The Battle for Market

 
 
By Renee Boucher Ferguson  |  Posted 2006-07-18 Print this article Print
 
 
 
 
 
 
 


Share"> Phillips said Oracle is on track with its five-year plan to grow 20 percent annually. Phillips said the company will rely on market-share growth rather than an uptick in technology spending to increase profits. "Right now it is about gaining market share. We think our destiny is up to us now, if we execute," he said.
Phillips also said he expects 15 percent of the companys profit to come from new business and the remainder from acquisitions—though he doesnt believe there are any big buys left to be had.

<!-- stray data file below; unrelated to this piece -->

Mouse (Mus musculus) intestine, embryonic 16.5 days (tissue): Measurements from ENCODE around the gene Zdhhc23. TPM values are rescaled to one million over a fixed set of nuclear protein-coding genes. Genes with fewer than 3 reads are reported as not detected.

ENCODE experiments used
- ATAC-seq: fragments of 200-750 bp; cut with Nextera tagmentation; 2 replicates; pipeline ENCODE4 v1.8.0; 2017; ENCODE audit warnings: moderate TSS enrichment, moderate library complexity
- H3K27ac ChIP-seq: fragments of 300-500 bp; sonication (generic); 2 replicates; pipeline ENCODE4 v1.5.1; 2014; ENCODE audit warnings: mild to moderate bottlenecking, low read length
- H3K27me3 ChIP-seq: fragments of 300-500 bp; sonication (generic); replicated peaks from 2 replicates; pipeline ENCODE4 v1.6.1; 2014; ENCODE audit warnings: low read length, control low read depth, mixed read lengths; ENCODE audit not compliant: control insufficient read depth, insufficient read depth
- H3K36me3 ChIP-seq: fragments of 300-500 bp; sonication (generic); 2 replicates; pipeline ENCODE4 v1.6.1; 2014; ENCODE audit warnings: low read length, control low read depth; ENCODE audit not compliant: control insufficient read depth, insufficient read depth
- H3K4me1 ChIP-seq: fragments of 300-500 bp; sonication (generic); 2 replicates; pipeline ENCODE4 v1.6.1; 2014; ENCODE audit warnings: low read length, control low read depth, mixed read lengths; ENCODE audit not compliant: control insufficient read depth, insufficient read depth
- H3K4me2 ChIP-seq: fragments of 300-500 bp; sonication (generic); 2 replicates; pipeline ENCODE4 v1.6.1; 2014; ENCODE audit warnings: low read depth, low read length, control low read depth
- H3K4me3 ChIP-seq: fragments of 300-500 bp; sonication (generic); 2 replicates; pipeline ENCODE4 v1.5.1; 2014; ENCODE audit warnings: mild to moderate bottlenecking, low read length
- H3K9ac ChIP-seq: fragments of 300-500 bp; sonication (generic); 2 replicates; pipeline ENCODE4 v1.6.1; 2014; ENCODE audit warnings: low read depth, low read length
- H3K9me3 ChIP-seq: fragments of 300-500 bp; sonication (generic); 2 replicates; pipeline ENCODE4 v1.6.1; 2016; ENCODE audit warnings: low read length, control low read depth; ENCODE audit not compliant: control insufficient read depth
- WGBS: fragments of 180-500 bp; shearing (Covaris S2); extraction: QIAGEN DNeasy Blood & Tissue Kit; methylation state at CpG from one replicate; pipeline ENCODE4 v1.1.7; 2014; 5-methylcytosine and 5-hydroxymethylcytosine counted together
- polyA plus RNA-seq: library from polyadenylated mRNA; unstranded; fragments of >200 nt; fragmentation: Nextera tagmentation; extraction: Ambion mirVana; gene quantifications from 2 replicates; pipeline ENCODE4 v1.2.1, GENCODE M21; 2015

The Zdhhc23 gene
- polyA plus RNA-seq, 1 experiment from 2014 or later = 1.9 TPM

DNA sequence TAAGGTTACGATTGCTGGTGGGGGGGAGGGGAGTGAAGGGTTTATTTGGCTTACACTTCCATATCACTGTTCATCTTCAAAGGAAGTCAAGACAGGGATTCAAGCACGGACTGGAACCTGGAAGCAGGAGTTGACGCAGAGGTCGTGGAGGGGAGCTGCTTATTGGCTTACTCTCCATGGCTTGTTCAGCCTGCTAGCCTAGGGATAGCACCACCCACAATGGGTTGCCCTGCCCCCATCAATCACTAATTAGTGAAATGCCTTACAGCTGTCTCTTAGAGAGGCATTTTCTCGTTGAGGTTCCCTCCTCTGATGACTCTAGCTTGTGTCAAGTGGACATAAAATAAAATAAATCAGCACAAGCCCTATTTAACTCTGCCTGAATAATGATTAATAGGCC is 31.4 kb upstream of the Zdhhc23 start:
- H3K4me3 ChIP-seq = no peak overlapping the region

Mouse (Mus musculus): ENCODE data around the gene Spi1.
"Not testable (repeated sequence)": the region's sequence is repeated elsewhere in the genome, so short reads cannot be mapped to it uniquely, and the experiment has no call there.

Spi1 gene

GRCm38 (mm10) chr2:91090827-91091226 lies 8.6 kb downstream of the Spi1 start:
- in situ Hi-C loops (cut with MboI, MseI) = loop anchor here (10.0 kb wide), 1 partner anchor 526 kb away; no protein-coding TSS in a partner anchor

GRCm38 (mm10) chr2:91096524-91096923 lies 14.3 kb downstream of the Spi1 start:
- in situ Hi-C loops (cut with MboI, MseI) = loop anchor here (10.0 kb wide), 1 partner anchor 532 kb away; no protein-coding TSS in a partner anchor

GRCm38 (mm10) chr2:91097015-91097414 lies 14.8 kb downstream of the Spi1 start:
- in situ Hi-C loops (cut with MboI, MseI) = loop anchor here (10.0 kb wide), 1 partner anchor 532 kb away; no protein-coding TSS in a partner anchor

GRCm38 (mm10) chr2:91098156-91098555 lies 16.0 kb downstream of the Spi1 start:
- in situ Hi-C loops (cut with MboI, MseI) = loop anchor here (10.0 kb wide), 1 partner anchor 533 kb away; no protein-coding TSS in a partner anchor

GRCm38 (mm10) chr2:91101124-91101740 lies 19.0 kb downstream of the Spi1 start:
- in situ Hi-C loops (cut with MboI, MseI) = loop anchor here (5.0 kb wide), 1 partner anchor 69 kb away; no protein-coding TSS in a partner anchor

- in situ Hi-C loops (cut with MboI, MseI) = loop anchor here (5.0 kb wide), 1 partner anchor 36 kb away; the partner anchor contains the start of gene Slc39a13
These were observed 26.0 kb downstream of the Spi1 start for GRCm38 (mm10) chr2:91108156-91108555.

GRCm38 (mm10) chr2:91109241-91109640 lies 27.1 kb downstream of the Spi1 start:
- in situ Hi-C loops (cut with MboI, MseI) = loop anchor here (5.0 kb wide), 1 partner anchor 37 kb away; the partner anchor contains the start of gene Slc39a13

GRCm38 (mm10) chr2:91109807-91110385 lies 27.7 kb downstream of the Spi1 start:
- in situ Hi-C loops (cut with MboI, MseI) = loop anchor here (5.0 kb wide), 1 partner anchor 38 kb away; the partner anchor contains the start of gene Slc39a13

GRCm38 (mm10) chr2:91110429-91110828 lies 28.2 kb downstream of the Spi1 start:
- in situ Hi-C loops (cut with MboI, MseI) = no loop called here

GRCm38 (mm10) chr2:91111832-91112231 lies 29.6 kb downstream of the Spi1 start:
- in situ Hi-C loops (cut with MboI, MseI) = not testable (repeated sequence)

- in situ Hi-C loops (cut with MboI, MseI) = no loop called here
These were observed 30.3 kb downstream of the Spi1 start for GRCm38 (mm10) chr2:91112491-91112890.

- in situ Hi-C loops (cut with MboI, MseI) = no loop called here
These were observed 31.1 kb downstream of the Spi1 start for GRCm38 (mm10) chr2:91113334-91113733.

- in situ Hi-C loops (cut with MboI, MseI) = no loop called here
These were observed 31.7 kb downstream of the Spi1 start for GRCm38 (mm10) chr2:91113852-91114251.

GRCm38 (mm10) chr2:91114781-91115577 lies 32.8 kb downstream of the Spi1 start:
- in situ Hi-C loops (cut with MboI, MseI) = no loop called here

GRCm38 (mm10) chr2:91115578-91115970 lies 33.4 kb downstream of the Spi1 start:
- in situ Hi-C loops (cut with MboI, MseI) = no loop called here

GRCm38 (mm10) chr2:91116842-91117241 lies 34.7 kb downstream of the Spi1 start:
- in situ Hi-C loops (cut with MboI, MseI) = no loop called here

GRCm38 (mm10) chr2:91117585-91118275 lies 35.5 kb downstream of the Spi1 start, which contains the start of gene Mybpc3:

Like SAP, Oracle is looking to the midmarket for more applications business. SAP is expected to focus on building out its Business One suite for the midmarket in the coming fiscal year, while Phillips said Oracle is setting its sites there as well. Oracle is also looking to vertically focused applications to pull in business. "Industry applications are so much more important than ERP," said Phillips. "We have a lot of industry applications and well get more." But the real question is whether SAPs second quarter miss or Oracles fourth-quarter boon are indicative of any real movement for either company. SAP will detail on July 20 that its license revenue for the second quarter grew to only 621 euros ($778 million), rather than industry expectations of 681 euros, or $853 million. According to SAP chief executive Henning Kagermann, the earnings miss is largely due to timing—the company wasnt able to complete all the deals in its pipeline for the quarter—rather than any indication of market fluctuations or customers fleeing to Oracle. "We have to look at strategy a bit more long term," said Kagermann during a July 13 call with press and analysts. "Look to the consecutive quarters where we out-performed the market and increased shares. Now we have one quarter where we come in a little less. It doesnt mean SAP isnt strong. It shows SAPs strategy is the right one." SAP co-founder discusses competitors, potential buyers. Click here to read more. While analysts have largely been behind SAPs strategy—many see the quarter miss as a bump in the road rather than indicative of larger issues—that wasnt always the case with Oracle. During the Q&A portion of Oracles July 18 call, one analyst said: "Two years ago when you embarked on the integration trail [of numerous acquisitions, including PeopleSoft and JDE] we all thought you had a tremendous amount of work to do. It appears youve gotten most of it done. Now Im trying to figure out how." Phillips said that Oracle has taken some different approaches in the last couple of years—it has relied much more heavily on standards-based development, taken customer concerns to heart, and opened up much more to ISVs (independent software vendors) and system integrators. "For the average customer this has been a pretty good experience," said Phillips. "Fast forward to today [from 2004 when Oracle acquired PeopleSoft and JD Edwards] and companies like buying from us. Two years ago it was different. That has just completely turned around for us." Check out eWEEK.coms for the latest news, reviews and analysis about productivity and business solutions.


 
 
 
 
 
 
 
 
 
 
 

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